Why the Oscar Grant shooting still strikes a nerve
The killing of Oscar Grant was sobering. It’s not only the way he was killed, lying face down with a police officer’s gun in his back, nor the fact that thanks to modern technology the entire event was captured on cellphone cameras and subsequently made available on YouTube for all to see. It was the timing.
Grant’s 2009 death stung, maybe even moreso than the killing of Sean Bell just a few years earlier, because it came only a few short months after the historic election of President Barack Obama. So much was, and still is, being made of the idea of a “post-racial” America. The juxtaposition of Obama’s election and the cold-blooded killing of an unarmed 22 year-old at the hands of police was a reminder of just how far from a “post-racial” society we were. It was a reminder that this is still America.
And if you needed any more proof, the conviction and sentencing of Johannes Mehserle, the officer responsible for firing the fatal shot, is full of it. Acquitted of murder, Mehserle was found guilty on the much less charge of involuntary manslaughter and sentenced to two years in prison, the minimum, on November 5, 2010.
As of today, June 13, Mehserle is a free man, by the order of a Los Angeles County Superior Court judge who determined Mehserle’s “mandated custody credits will be equal to or exceed the sentence imposed” and he was to be released from custody. In the time since his arrest, Mehserle has spent 365 days in jail, earning 366 days worth of good conduct credits, totaling the length of his two year minimum sentence. This is the American justice system at work.
Grant’s family, friends, the eyewitnesses, activists, and many others who have followed this case from the beginning are understandably and justifiably outraged at this gross miscarriage of justice. The message that this young man’s life was worthless in the eyes of the law has been sent unambiguously. Again and again we have seen the courts fail to provide justice in any real, tangible sense of the word when comes to prosecuting on behalf of black victims. We should all be angry.
We should also remain peaceful. Protests have taken place in Oakland and across the country over the past two years, with some taking place last night and into today to demonstrate the community’s support for Grant and displeasure with the decision to release Mehserle a little more than 11 months into his already truncated sentence. These protests have been largely peaceful, with only scattered instances of violence and/or destruction of property. Reports from those involved in the protests say that those responsible for the violence had little to do with the actual protests and were taking advantage of the scene to further their own vandalism.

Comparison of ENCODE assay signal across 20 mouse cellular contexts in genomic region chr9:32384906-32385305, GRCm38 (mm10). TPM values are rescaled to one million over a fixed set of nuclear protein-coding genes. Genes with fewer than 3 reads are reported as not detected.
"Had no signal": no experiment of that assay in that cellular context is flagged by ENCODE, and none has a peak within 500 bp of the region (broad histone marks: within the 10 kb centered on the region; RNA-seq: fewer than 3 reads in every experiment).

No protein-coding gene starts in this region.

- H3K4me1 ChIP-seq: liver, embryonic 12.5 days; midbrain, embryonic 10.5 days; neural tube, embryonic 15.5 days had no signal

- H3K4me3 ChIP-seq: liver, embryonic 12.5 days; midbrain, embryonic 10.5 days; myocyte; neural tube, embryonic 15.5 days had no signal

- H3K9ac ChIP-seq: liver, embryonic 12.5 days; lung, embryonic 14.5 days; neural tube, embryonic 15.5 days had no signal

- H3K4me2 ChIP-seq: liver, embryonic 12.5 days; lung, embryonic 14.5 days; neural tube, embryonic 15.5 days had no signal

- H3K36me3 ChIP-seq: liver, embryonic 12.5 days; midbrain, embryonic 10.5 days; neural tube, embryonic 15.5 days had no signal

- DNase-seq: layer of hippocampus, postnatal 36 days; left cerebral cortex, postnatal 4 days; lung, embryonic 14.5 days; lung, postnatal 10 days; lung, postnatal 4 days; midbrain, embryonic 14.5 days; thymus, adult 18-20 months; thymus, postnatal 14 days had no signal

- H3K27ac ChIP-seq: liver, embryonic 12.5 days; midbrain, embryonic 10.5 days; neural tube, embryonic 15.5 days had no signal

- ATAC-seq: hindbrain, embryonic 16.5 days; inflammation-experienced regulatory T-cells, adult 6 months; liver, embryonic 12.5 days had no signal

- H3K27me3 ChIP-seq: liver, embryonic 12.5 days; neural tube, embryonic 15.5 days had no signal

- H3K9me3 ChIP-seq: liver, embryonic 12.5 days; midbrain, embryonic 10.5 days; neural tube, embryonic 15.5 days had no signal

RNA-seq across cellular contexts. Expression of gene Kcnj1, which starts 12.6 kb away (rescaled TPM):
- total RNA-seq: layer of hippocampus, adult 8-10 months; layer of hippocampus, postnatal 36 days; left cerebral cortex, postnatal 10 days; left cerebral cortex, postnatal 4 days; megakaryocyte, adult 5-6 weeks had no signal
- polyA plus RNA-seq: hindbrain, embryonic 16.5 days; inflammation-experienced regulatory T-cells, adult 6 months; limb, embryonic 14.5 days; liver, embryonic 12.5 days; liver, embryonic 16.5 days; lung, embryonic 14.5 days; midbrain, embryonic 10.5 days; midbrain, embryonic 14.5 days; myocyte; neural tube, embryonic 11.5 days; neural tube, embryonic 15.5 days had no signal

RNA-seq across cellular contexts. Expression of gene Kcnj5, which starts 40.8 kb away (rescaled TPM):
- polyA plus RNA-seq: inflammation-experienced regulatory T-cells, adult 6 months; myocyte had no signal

It’s important that the protests are sustained but peaceful. One need look no further than the aftermath of the Rodney King verdict that led to the 1992 Los Angeles riots to show that a violent and destructive reaction to injustice from the courts does nothing. The police continue to shoot to kill with impunity and the judges continue to view the loss of black life with indifference. Violence does little to solve the problem.
Instead, those among us truly invested in seeing justice served in the future should take our cues from the Arab Spring, the explosion of non-violent protests that swept North Africa and the Middle East earlier this year and resulted in the ouster of Hosni Mubarak in Egypt and Zine El Abidine Ben Ali in Tunisia. Power concedes only in the face of power, but it would be a mistake to believe that power only exists at the end of a gun or in the swing of bat.
What the people in Egypt, Tunisia, Bahrain, Yemen, Libya, and elsewhere recognized is that their power lay in raising their collective voices in direct opposition to their oppression. Sustained resistance, patience, stern resolve, and sheer will focused toward a set of clear goals were able to win out in Egypt and Tunisia.
On the other side, Libya has erupted into a state of civil war, as President Muammar Gadhafi elected to use violence to suppress the uprising taking place there, with NATO forces have joined in to provide support for the rebels. There is no telling how long the conflict there will last.
People have a right to self defense, and unarmed protests may not always yield the desired results, but peaceful resistance stands as the best option in the fight against injustice. As we move forward, keeping the memory of Oscar Grant alive and working to ensure that no other young black men suffer a similar fate, we should keep the current peaceful spirit of protest running, allowing our voices be heard and our truth be spoken.